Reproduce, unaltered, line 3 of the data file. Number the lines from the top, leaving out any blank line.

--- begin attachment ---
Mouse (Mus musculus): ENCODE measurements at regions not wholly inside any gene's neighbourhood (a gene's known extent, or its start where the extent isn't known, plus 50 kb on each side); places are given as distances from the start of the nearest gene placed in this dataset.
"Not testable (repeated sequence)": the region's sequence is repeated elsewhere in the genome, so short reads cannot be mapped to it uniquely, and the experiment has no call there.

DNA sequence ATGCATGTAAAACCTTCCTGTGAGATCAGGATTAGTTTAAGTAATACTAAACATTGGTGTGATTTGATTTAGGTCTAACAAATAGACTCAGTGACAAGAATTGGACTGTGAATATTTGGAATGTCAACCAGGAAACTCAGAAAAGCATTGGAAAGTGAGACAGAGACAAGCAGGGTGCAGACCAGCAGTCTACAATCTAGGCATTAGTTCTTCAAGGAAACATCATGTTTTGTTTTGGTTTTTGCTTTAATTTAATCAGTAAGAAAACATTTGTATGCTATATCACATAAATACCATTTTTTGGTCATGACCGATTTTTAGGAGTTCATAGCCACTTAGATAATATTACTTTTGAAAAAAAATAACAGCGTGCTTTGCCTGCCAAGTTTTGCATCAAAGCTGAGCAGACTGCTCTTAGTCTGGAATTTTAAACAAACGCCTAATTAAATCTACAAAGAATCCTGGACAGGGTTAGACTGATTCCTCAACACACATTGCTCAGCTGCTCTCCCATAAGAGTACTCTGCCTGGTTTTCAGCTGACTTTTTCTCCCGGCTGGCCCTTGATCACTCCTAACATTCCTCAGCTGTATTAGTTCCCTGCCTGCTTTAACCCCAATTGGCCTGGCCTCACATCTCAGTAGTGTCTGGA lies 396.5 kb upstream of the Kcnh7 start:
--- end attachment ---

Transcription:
DNA sequence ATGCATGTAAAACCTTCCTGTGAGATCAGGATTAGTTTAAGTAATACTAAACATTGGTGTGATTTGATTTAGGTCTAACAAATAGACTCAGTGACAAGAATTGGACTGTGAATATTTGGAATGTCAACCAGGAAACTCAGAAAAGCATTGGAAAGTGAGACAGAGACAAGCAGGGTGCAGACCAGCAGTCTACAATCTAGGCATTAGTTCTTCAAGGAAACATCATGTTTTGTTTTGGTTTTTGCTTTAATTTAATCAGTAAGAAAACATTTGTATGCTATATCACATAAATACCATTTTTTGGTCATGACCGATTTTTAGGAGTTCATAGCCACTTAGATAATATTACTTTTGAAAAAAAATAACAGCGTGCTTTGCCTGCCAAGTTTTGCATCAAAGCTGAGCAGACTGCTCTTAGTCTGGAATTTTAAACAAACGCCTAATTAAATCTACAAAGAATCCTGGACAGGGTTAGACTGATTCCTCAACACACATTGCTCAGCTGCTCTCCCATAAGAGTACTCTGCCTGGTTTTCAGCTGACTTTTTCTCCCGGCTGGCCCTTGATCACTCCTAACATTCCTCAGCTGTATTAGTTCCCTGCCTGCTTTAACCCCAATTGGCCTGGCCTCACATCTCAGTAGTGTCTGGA lies 396.5 kb upstream of the Kcnh7 start: